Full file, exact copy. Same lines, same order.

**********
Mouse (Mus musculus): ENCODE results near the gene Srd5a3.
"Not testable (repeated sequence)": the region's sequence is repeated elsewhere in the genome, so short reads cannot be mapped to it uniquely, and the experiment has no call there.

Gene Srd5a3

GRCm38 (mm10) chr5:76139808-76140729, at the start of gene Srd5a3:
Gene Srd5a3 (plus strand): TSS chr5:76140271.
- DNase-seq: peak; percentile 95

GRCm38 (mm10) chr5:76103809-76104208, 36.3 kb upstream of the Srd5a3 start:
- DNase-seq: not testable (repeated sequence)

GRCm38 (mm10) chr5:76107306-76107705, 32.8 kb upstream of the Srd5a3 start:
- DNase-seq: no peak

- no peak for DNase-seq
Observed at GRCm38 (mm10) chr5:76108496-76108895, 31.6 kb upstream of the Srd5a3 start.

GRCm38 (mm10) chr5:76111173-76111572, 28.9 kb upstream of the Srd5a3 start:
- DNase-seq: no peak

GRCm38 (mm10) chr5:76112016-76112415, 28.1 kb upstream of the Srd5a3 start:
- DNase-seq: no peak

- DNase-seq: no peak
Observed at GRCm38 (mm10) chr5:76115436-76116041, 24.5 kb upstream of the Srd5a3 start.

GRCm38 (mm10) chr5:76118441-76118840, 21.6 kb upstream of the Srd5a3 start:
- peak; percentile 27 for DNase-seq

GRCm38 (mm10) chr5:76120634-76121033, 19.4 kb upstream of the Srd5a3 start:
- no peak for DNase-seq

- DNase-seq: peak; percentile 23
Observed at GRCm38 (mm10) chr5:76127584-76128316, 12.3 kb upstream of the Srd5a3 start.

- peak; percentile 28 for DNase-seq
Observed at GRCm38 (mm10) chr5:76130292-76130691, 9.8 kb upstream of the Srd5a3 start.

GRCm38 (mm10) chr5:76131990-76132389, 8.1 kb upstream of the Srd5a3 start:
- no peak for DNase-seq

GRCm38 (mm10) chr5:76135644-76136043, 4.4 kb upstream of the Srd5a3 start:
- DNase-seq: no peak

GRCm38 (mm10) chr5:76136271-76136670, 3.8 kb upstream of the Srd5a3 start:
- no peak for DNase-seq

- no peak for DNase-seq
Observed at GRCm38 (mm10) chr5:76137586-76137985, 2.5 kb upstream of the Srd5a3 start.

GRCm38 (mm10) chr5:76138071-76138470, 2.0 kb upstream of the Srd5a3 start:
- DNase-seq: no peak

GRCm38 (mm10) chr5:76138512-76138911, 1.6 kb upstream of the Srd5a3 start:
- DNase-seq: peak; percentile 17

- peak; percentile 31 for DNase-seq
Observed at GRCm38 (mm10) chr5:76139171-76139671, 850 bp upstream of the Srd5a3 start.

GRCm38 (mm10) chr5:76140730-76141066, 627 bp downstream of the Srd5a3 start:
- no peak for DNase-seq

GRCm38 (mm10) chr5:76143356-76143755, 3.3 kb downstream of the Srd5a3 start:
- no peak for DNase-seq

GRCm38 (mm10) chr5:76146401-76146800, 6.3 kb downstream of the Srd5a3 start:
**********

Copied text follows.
Mouse (Mus musculus): ENCODE results near the gene Srd5a3.
"Not testable (repeated sequence)": the region's sequence is repeated elsewhere in the genome, so short reads cannot be mapped to it uniquely, and the experiment has no call there.

Gene Srd5a3

GRCm38 (mm10) chr5:76139808-76140729, at the start of gene Srd5a3:
Gene Srd5a3 (plus strand): TSS chr5:76140271.
- DNase-seq: peak; percentile 95

GRCm38 (mm10) chr5:76103809-76104208, 36.3 kb upstream of the Srd5a3 start:
- DNase-seq: not testable (repeated sequence)

GRCm38 (mm10) chr5:76107306-76107705, 32.8 kb upstream of the Srd5a3 start:
- DNase-seq: no peak

- no peak for DNase-seq
Observed at GRCm38 (mm10) chr5:76108496-76108895, 31.6 kb upstream of the Srd5a3 start.

GRCm38 (mm10) chr5:76111173-76111572, 28.9 kb upstream of the Srd5a3 start:
- DNase-seq: no peak

GRCm38 (mm10) chr5:76112016-76112415, 28.1 kb upstream of the Srd5a3 start:
- DNase-seq: no peak

- DNase-seq: no peak
Observed at GRCm38 (mm10) chr5:76115436-76116041, 24.5 kb upstream of the Srd5a3 start.

GRCm38 (mm10) chr5:76118441-76118840, 21.6 kb upstream of the Srd5a3 start:
- peak; percentile 27 for DNase-seq

GRCm38 (mm10) chr5:76120634-76121033, 19.4 kb upstream of the Srd5a3 start:
- no peak for DNase-seq

- DNase-seq: peak; percentile 23
Observed at GRCm38 (mm10) chr5:76127584-76128316, 12.3 kb upstream of the Srd5a3 start.

- peak; percentile 28 for DNase-seq
Observed at GRCm38 (mm10) chr5:76130292-76130691, 9.8 kb upstream of the Srd5a3 start.

GRCm38 (mm10) chr5:76131990-76132389, 8.1 kb upstream of the Srd5a3 start:
- no peak for DNase-seq

GRCm38 (mm10) chr5:76135644-76136043, 4.4 kb upstream of the Srd5a3 start:
- DNase-seq: no peak

GRCm38 (mm10) chr5:76136271-76136670, 3.8 kb upstream of the Srd5a3 start:
- no peak for DNase-seq

- no peak for DNase-seq
Observed at GRCm38 (mm10) chr5:76137586-76137985, 2.5 kb upstream of the Srd5a3 start.

GRCm38 (mm10) chr5:76138071-76138470, 2.0 kb upstream of the Srd5a3 start:
- DNase-seq: no peak

GRCm38 (mm10) chr5:76138512-76138911, 1.6 kb upstream of the Srd5a3 start:
- DNase-seq: peak; percentile 17

- peak; percentile 31 for DNase-seq
Observed at GRCm38 (mm10) chr5:76139171-76139671, 850 bp upstream of the Srd5a3 start.

GRCm38 (mm10) chr5:76140730-76141066, 627 bp downstream of the Srd5a3 start:
- no peak for DNase-seq

GRCm38 (mm10) chr5:76143356-76143755, 3.3 kb downstream of the Srd5a3 start:
- no peak for DNase-seq

GRCm38 (mm10) chr5:76146401-76146800, 6.3 kb downstream of the Srd5a3 start: